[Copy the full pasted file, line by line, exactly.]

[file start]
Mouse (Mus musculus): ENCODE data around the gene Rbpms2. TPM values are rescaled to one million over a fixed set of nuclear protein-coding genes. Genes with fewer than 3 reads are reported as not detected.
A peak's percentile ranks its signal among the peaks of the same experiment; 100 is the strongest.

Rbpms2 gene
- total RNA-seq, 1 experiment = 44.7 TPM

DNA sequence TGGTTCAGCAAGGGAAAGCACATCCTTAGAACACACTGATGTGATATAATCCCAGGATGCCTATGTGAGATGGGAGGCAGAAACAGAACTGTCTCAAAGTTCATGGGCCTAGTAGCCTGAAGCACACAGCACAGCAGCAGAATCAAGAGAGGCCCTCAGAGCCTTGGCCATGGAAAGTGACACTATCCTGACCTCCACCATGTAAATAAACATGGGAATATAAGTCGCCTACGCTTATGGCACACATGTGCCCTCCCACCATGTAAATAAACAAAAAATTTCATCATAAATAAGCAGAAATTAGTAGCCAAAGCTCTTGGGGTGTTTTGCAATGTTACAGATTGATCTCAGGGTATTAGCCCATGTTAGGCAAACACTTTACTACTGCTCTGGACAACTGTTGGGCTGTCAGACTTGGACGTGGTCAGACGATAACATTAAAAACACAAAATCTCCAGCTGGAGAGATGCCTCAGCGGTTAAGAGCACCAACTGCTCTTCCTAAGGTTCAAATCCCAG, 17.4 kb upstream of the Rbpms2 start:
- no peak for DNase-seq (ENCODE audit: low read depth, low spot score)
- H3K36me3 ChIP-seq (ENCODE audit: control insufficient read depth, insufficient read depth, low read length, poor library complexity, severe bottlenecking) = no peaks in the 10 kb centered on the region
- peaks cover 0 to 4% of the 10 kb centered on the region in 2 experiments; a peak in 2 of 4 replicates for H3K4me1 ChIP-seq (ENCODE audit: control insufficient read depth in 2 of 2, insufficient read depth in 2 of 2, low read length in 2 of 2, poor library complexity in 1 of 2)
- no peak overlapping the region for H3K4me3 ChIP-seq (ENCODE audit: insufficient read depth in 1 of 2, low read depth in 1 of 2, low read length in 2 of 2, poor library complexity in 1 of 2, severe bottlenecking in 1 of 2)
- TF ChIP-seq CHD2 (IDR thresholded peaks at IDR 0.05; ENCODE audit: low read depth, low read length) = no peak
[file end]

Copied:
Mouse (Mus musculus): ENCODE data around the gene Rbpms2. TPM values are rescaled to one million over a fixed set of nuclear protein-coding genes. Genes with fewer than 3 reads are reported as not detected.
A peak's percentile ranks its signal among the peaks of the same experiment; 100 is the strongest.

Rbpms2 gene
- total RNA-seq, 1 experiment = 44.7 TPM

DNA sequence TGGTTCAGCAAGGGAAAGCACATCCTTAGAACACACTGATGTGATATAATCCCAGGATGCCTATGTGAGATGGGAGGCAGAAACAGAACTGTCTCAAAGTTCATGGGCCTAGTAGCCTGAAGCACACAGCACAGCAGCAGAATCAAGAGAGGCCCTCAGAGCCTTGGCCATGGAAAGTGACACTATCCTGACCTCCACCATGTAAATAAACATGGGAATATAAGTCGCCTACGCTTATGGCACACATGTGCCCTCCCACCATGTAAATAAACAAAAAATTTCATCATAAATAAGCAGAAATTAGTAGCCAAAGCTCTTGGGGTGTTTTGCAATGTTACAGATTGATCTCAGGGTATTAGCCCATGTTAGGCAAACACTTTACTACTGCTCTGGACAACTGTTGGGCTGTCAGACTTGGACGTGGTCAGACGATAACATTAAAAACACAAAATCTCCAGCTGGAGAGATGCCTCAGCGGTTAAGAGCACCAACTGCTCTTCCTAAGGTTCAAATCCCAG, 17.4 kb upstream of the Rbpms2 start:
- no peak for DNase-seq (ENCODE audit: low read depth, low spot score)
- H3K36me3 ChIP-seq (ENCODE audit: control insufficient read depth, insufficient read depth, low read length, poor library complexity, severe bottlenecking) = no peaks in the 10 kb centered on the region
- peaks cover 0 to 4% of the 10 kb centered on the region in 2 experiments; a peak in 2 of 4 replicates for H3K4me1 ChIP-seq (ENCODE audit: control insufficient read depth in 2 of 2, insufficient read depth in 2 of 2, low read length in 2 of 2, poor library complexity in 1 of 2)
- no peak overlapping the region for H3K4me3 ChIP-seq (ENCODE audit: insufficient read depth in 1 of 2, low read depth in 1 of 2, low read length in 2 of 2, poor library complexity in 1 of 2, severe bottlenecking in 1 of 2)
- TF ChIP-seq CHD2 (IDR thresholded peaks at IDR 0.05; ENCODE audit: low read depth, low read length) = no peak